The Ann Arbor-based Earhart Foundation, perhaps best known for its support of several Nobel-winning economists, is arguably one of the least understood foundations in U.S. philanthropy. It appears to shun publicity, does not have a public web site, and has received very little scholarly attention.
Much of the information and commentary that is available on Earhart comes from sympathetic sources. In a 2004 article for Philanthropy, a journal published by the conservative Philanthropy Roundtable, Martin Davis highlights the foundation's support for economists: "For economists, one pinnacle stands above all others—the Nobel Prize. And no philanthropic group has done more to assist top thinkers in their climb toward this prize than the Earhart Foundation of Ann Arbor, Michigan. Though relatively small, the foundation has enjoyed incredible success identifying and supporting those who will go on to Stockholm. The prize in economics was established in 1969 and has been awarded 35 times as of 2004]. Nine of those winners had received Earhart support."1
Among the more notable Earhart-supported economists was the pioneering conservative theorist Friedrich von Hayek, author of The Road to Serfdom and The Constitution of Liberty. Other Earhart economists who have won the Nobel Prize include Gary Becker, James M. Buchanan, Ronald Coase, Milton Friedman, Friedrich A. Hayek, Robert Lucas, Daniel McFadden, Vernon L. Smith, and George Stigler.2
Earhart has also been a key backer of neoconservativism. Beginning in the late 1970s and early 1980s, it became a key supporter of the American Enterprise Institute, which served as a prominent source of ideas and staff people for the Reagan administration. According to a 1981 New York Times article, "About 60 percent of [AEI's] money comes from foundations, such as the Lilly Endowment, the Smith Richardson Foundation, the Rockefeller Brothers Trust, and the Earhart Foundation."3 AEI went on to become one of the major recruitment spots of the George W. Bush administration, providing scholarship and legal opinion in support of the "war on terror" and the war in Iraq."4
Although it has supported a number of think tanks that played key roles bolstering the militarist policies of the Bush administration—like AEI, the Heritage Foundation, and the Hudson Institute—much of Earhart's funding goes to supporting rightist social and economic policies.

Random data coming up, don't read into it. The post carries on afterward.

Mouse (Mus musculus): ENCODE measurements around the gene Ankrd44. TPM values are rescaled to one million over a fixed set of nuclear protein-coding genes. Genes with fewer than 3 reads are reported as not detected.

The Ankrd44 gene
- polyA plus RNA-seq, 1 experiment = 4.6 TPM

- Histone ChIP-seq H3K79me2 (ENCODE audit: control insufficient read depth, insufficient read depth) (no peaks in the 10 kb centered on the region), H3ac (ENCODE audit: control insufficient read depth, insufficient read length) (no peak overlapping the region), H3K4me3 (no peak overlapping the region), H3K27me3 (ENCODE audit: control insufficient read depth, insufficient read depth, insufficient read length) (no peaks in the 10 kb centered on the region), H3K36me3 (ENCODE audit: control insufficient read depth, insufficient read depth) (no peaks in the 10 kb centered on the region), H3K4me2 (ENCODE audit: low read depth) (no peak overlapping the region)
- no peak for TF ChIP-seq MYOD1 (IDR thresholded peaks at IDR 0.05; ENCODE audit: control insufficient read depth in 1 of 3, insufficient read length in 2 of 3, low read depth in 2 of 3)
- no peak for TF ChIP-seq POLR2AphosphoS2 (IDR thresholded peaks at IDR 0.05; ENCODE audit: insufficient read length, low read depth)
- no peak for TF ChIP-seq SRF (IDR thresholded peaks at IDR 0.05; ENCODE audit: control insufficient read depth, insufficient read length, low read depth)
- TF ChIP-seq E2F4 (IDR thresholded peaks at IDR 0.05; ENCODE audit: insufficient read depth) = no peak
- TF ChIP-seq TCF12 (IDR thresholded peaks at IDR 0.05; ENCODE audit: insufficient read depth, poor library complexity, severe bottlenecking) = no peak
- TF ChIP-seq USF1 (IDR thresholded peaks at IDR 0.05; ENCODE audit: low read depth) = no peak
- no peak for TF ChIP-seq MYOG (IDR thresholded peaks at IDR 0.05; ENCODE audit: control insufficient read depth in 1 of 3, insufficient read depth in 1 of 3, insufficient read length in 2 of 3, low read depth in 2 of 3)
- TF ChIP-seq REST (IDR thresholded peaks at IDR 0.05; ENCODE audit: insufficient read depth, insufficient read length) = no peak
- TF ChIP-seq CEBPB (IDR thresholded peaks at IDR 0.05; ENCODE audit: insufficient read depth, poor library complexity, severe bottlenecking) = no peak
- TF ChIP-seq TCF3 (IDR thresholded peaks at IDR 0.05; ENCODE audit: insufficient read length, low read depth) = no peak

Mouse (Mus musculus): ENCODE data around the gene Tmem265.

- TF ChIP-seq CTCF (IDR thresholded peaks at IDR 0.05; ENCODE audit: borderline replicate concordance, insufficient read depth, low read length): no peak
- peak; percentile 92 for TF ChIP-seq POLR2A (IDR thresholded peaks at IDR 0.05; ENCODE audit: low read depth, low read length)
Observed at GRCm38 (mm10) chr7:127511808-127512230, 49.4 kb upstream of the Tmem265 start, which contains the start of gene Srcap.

In the early 1990s, Earhart sponsored research into the application of a so-called "economic model" to HIV/AIDS. In their 1993 University of Chicago-published paper "Will the AIDS Epidemic be Self-Limiting?" Earhart-sponsored researchers Avner Ahituv, V. Joseph Hotz, and Tomas Philipson argue that AIDS infection rates tend to decline as young people substitute away from risky activities, such as unprotected sex and intravenous drug use. Thus, they argue, government intervention and medical research is often overstated, especially as the epidemic is largely limited to "homosexual men" and intravenous drug abusers.5
In the early 2000s, Earhart funded anti-affirmative action campaigns at major universities, and helped publish articles supporting these campaigns in the International Journal of Public Opinion Research and Irving Kristol's The Public Interest. 6
Earhart has also been a key funder—along with the Olin, Scaife and Bradley Foundations—of the George C. Marshall Institute (GMI), a think tank that endeavors to debunk global warming theories.7 According to a Greenpeace-sponsored report, the institute, which has also received money from Exxon-Mobil, "primarily focused on defense issues, advocating funding for Reagan's Strategic Defense Initiative and Star Wars," when it was founded in the early 1990s.8 However, more recently, it has "branched out and is one of the leading think tanks trying to debunk climate change. GMI works on a range of issues, including civic environmentalism, climate change, national defense, bioterrorism, and missile defense."9
The single largest recipient of Earhart funding in recent years has been the ATLAS Economic Research Foundation, a sort of "meta think tank" that focuses on setting up more think tanks, especially those that espouse free market economics and limited government.10
Earhart's assets at the beginning of 2008 totaled about $54 million.11 Approaching its 80th anniversary, the Earhart foundation is no longer officially "family-run" though family members continue to serve on the board and trustees are elected by a family board. Earhart's grandson, David Kennedy, served as president until 2004, when Ingrid Gregg took over the reins